1. Put MY interests and the interests of our Glorious Military above your personal interests.

 Happy New Year, you ignorant serfs!!

Deputy Prime Minister and “Scientist for Hire” by the Thai military junta, Yongyut Yuttawong, has seen fit to spend 6.6 million baht of tax payers’ money to produce “Line Stickers” for idiots to download celebrating Generalissimo Prayut’s “12 Principles of Thai Dictatorship”.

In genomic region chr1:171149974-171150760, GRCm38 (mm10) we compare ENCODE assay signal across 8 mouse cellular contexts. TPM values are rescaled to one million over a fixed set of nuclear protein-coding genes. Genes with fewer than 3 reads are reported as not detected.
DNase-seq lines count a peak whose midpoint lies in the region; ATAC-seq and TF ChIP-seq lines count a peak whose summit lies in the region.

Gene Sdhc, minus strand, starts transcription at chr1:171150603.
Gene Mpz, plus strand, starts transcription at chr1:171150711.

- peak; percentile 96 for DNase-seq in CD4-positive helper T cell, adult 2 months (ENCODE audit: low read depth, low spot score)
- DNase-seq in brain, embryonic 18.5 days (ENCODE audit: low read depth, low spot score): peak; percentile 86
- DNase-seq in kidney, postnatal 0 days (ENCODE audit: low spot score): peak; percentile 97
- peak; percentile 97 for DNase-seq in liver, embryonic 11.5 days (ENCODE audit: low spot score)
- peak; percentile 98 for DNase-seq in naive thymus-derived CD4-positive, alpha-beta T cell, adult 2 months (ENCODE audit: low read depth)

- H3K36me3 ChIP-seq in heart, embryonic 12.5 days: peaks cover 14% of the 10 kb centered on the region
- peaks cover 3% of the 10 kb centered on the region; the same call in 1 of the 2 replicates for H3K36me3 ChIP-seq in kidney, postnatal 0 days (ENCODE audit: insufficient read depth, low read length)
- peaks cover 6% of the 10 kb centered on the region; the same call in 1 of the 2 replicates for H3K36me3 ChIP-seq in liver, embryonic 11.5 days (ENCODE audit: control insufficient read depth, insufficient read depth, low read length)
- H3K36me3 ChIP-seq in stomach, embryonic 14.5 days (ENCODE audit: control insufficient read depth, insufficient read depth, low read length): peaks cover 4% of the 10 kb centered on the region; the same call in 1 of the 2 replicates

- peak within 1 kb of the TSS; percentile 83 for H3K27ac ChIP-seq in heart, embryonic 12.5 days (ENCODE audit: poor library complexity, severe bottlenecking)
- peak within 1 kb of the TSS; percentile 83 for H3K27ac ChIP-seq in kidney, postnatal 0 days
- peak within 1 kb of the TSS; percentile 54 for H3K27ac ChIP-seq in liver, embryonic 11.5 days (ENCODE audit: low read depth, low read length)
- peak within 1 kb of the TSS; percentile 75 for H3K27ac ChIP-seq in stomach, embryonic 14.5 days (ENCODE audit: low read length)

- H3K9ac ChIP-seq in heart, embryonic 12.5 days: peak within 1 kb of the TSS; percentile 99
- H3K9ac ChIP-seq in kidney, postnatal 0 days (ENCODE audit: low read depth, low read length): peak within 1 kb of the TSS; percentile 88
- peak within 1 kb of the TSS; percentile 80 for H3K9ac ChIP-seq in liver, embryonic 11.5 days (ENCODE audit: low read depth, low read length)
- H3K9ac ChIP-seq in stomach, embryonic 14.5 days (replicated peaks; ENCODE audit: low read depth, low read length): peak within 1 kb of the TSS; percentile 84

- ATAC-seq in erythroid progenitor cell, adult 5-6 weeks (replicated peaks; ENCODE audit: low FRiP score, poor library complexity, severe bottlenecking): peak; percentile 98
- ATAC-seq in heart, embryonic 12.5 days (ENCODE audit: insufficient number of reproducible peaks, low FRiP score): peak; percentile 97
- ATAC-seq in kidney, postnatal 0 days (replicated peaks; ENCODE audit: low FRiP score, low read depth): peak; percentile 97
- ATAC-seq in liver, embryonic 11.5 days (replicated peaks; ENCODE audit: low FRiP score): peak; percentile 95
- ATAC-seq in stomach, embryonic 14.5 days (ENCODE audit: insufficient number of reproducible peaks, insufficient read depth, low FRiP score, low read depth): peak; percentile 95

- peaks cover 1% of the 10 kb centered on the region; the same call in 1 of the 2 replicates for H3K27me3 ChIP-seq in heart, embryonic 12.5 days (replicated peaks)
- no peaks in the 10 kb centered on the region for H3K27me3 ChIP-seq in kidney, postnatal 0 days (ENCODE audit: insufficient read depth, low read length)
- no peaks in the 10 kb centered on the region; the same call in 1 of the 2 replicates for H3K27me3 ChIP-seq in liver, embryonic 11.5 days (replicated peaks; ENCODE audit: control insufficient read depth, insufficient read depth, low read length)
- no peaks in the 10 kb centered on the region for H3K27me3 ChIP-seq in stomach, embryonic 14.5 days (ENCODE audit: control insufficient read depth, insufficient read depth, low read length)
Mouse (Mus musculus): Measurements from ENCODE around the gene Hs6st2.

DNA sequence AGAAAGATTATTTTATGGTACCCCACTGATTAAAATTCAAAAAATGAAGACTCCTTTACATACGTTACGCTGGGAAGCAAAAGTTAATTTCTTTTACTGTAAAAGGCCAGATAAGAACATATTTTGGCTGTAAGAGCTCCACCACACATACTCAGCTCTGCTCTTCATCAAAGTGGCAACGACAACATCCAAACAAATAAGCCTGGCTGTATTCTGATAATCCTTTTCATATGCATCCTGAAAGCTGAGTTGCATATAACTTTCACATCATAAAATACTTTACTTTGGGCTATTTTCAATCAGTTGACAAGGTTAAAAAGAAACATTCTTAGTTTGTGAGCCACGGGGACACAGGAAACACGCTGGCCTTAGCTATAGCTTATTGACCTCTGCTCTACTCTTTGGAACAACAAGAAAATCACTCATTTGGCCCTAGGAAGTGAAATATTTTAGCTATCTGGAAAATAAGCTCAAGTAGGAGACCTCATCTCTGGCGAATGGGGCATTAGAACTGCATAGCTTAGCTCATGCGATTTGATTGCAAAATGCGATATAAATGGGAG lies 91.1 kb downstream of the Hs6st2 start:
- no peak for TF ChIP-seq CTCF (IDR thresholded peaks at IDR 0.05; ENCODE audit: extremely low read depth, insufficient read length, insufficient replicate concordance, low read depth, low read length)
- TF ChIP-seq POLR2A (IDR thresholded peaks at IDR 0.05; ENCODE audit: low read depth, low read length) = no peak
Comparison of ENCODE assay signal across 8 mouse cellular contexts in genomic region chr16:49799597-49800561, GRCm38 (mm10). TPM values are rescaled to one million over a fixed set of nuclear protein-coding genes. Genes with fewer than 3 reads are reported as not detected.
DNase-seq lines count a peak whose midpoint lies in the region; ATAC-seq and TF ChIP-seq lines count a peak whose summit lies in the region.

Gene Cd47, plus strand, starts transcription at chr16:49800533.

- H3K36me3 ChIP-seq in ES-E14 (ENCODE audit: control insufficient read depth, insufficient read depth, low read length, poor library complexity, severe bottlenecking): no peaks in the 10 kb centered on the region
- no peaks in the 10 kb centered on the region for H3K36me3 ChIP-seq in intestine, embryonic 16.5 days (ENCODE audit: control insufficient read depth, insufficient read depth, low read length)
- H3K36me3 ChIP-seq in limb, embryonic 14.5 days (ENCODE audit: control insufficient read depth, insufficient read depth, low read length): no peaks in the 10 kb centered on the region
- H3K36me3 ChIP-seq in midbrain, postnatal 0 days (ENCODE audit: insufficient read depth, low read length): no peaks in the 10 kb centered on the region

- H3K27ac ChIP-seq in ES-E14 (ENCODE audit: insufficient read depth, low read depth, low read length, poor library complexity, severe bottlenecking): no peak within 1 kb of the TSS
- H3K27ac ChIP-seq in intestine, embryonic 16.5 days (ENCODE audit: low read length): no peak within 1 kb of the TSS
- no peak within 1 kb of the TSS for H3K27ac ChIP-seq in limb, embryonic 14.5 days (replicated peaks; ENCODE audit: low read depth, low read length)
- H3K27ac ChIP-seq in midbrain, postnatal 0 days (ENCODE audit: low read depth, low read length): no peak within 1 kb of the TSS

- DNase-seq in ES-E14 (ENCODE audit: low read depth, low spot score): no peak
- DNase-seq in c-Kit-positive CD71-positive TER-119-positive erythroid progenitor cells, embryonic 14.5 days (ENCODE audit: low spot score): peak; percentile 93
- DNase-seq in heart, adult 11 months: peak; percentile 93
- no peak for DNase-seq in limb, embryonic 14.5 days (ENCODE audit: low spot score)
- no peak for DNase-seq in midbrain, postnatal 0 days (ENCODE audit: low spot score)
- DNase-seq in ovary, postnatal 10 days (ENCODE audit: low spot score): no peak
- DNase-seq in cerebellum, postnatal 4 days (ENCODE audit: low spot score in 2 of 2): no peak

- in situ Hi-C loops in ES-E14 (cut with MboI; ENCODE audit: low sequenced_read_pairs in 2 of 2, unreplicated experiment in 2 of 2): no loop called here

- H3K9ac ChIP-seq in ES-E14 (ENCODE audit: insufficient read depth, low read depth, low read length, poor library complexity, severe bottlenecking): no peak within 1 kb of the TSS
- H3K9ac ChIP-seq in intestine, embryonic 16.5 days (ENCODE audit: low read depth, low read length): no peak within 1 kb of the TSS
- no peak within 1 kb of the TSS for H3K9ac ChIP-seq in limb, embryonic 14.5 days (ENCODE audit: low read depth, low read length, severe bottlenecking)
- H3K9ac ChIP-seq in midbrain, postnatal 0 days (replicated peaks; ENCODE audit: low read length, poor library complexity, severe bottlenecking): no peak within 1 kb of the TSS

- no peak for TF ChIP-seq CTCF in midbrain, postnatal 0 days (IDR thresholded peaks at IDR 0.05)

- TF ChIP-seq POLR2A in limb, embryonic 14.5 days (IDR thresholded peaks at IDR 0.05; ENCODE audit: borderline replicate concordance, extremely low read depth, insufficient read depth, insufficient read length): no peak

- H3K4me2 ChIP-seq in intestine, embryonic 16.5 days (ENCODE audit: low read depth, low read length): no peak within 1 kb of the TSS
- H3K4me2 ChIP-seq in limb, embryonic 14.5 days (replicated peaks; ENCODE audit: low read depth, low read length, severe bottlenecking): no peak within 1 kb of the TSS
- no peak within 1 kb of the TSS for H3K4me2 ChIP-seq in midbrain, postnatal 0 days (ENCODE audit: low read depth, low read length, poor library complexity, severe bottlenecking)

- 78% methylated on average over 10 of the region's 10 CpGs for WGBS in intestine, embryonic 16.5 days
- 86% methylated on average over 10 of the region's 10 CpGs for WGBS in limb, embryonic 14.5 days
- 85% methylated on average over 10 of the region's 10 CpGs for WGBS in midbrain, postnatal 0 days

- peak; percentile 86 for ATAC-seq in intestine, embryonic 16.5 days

Yongyut Yuttawong, lapdog of the militaryjunta
Yongyut Yuttawong, lapdog of the militaryjunta

 

For the official version of Prayut’s 12 pontifications, see: http://www.khaosodenglish.com/detail.php?newsid=1419235215&section=11

Prayut is such an arrogant and rude scum-bag that he thinks little of abusing reporters. In the picture below he throws a banana skin at a group of reporters…. and he has the gall to think he can teach us anything.